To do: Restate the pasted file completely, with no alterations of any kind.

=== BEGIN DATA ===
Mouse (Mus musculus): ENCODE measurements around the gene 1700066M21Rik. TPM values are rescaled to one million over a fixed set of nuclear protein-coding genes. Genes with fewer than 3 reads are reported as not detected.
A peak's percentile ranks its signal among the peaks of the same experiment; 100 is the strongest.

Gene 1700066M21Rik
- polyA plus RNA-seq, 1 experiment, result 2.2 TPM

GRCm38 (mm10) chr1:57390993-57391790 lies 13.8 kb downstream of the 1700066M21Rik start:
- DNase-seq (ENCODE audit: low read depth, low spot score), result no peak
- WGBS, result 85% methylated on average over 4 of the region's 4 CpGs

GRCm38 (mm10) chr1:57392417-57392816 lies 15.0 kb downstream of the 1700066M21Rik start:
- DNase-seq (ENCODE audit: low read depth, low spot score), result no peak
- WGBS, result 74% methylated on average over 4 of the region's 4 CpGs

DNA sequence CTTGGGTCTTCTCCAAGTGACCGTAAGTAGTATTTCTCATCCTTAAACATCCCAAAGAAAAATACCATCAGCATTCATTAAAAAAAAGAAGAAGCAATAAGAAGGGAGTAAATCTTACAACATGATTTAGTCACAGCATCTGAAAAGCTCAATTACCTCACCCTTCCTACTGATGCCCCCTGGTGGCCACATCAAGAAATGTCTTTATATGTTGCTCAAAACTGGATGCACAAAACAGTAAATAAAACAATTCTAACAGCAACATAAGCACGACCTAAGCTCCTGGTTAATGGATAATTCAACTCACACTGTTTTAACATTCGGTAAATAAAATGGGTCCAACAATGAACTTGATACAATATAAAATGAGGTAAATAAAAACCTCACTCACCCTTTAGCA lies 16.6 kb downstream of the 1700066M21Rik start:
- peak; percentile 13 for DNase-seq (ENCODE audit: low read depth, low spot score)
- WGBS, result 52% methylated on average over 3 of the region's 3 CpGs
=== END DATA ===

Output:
Mouse (Mus musculus): ENCODE measurements around the gene 1700066M21Rik. TPM values are rescaled to one million over a fixed set of nuclear protein-coding genes. Genes with fewer than 3 reads are reported as not detected.
A peak's percentile ranks its signal among the peaks of the same experiment; 100 is the strongest.

Gene 1700066M21Rik
- polyA plus RNA-seq, 1 experiment, result 2.2 TPM

GRCm38 (mm10) chr1:57390993-57391790 lies 13.8 kb downstream of the 1700066M21Rik start:
- DNase-seq (ENCODE audit: low read depth, low spot score), result no peak
- WGBS, result 85% methylated on average over 4 of the region's 4 CpGs

GRCm38 (mm10) chr1:57392417-57392816 lies 15.0 kb downstream of the 1700066M21Rik start:
- DNase-seq (ENCODE audit: low read depth, low spot score), result no peak
- WGBS, result 74% methylated on average over 4 of the region's 4 CpGs

DNA sequence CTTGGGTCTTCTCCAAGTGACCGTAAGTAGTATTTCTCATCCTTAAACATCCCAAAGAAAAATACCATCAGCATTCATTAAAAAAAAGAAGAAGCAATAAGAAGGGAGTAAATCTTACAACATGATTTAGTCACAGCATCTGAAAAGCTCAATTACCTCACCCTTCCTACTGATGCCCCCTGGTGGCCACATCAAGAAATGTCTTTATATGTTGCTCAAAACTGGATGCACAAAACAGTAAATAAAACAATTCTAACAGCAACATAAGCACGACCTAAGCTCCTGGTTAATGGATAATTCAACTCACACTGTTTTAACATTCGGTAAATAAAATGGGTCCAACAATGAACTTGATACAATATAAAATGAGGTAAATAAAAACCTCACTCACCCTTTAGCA lies 16.6 kb downstream of the 1700066M21Rik start:
- peak; percentile 13 for DNase-seq (ENCODE audit: low read depth, low spot score)
- WGBS, result 52% methylated on average over 3 of the region's 3 CpGs